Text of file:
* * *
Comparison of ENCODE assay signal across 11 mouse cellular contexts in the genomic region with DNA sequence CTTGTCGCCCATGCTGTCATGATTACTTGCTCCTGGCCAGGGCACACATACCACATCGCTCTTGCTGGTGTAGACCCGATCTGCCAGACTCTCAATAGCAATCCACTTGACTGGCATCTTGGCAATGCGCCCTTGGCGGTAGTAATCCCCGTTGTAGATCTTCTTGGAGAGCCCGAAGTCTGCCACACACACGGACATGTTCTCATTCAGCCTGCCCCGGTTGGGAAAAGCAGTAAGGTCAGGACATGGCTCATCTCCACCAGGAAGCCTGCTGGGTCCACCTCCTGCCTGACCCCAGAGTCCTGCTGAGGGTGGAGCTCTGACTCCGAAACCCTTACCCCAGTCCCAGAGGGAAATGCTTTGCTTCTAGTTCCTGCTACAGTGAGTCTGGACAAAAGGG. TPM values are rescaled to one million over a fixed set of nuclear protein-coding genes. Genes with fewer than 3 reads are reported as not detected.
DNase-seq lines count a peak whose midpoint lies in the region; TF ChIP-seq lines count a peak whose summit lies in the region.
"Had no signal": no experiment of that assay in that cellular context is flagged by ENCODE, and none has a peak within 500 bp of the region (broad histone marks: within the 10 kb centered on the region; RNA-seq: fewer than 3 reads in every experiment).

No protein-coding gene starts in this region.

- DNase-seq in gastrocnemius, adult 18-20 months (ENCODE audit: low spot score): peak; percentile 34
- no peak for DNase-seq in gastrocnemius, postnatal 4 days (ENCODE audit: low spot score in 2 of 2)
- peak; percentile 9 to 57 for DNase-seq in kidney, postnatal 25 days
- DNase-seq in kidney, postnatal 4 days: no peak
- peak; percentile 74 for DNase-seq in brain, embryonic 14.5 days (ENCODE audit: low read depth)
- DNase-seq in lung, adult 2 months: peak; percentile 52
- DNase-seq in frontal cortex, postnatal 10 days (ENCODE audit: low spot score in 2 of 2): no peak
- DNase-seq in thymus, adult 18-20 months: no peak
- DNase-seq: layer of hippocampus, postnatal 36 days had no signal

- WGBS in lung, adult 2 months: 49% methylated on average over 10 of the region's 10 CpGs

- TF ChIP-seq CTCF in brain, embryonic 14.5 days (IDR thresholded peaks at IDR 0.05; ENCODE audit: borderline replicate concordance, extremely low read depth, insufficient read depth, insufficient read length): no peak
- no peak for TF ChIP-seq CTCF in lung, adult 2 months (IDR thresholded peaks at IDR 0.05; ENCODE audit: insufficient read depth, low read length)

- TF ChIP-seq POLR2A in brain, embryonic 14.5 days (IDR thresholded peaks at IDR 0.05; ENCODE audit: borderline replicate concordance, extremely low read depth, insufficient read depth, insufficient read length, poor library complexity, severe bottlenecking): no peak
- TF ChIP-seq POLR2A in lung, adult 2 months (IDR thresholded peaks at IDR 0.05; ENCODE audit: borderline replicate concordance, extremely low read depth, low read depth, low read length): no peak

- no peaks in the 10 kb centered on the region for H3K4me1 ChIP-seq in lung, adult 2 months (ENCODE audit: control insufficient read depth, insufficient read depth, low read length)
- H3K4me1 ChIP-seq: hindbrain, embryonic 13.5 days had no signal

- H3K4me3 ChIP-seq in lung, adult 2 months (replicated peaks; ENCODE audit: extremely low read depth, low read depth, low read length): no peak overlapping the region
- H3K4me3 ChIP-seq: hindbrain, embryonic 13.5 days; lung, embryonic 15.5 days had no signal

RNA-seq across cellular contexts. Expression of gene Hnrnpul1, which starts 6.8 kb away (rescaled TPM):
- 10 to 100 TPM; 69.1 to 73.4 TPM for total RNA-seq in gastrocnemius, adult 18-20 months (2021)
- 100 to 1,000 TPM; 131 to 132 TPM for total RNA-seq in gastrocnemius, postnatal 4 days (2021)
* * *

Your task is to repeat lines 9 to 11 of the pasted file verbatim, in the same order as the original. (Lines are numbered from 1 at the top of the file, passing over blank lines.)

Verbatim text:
- peak; percentile 74 for DNase-seq in brain, embryonic 14.5 days (ENCODE audit: low read depth)
- DNase-seq in lung, adult 2 months: peak; percentile 52
- DNase-seq in frontal cortex, postnatal 10 days (ENCODE audit: low spot score in 2 of 2): no peak